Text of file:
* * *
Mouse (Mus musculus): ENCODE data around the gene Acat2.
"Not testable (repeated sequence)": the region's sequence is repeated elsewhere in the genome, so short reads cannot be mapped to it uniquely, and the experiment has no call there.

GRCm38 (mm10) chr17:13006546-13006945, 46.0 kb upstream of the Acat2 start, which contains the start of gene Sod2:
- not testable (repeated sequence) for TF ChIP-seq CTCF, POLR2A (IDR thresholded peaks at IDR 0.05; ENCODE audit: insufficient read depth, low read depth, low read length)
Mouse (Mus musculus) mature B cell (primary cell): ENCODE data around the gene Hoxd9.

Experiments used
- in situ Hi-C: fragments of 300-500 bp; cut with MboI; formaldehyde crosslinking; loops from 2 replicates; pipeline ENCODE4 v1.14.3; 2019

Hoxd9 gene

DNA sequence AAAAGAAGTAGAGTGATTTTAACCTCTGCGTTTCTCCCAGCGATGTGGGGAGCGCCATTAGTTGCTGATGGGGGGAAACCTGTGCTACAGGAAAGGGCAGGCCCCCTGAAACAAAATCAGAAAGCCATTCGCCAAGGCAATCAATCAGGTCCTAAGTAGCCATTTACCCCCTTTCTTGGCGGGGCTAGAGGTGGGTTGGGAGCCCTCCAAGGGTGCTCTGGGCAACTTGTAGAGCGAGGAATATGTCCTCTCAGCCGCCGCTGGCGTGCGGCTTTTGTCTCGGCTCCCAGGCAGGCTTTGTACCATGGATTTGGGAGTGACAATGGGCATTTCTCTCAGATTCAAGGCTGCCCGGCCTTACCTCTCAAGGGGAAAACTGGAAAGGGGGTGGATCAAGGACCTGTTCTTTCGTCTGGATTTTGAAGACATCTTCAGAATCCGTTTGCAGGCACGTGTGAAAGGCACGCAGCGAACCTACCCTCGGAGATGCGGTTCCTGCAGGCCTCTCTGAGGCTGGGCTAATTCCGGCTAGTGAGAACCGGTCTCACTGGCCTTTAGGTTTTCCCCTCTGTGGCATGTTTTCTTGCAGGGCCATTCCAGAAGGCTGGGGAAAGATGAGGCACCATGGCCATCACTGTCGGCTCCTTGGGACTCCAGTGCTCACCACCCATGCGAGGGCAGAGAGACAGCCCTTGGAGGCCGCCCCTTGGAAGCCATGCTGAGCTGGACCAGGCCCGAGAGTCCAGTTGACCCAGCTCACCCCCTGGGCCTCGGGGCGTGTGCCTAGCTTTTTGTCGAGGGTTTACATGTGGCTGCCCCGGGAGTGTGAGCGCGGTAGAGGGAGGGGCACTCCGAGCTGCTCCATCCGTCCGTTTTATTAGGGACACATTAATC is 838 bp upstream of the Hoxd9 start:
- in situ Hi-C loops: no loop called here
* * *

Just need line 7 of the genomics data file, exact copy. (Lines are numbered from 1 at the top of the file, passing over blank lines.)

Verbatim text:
- in situ Hi-C: fragments of 300-500 bp; cut with MboI; formaldehyde crosslinking; loops from 2 replicates; pipeline ENCODE4 v1.14.3; 2019